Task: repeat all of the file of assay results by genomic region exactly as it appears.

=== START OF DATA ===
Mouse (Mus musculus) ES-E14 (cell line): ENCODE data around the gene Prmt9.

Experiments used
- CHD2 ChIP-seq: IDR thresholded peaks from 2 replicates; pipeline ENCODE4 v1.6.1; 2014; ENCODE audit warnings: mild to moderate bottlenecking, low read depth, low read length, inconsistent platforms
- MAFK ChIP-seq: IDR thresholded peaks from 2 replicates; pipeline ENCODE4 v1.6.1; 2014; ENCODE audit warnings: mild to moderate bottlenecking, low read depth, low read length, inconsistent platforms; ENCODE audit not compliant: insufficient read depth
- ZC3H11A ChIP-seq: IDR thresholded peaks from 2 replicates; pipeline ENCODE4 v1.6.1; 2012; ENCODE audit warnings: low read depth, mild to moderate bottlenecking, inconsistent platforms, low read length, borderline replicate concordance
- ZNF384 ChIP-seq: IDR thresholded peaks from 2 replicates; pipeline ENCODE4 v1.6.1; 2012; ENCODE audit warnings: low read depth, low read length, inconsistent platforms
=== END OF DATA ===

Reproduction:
Mouse (Mus musculus) ES-E14 (cell line): ENCODE data around the gene Prmt9.

Experiments used
- CHD2 ChIP-seq: IDR thresholded peaks from 2 replicates; pipeline ENCODE4 v1.6.1; 2014; ENCODE audit warnings: mild to moderate bottlenecking, low read depth, low read length, inconsistent platforms
- MAFK ChIP-seq: IDR thresholded peaks from 2 replicates; pipeline ENCODE4 v1.6.1; 2014; ENCODE audit warnings: mild to moderate bottlenecking, low read depth, low read length, inconsistent platforms; ENCODE audit not compliant: insufficient read depth
- ZC3H11A ChIP-seq: IDR thresholded peaks from 2 replicates; pipeline ENCODE4 v1.6.1; 2012; ENCODE audit warnings: low read depth, mild to moderate bottlenecking, inconsistent platforms, low read length, borderline replicate concordance
- ZNF384 ChIP-seq: IDR thresholded peaks from 2 replicates; pipeline ENCODE4 v1.6.1; 2012; ENCODE audit warnings: low read depth, low read length, inconsistent platforms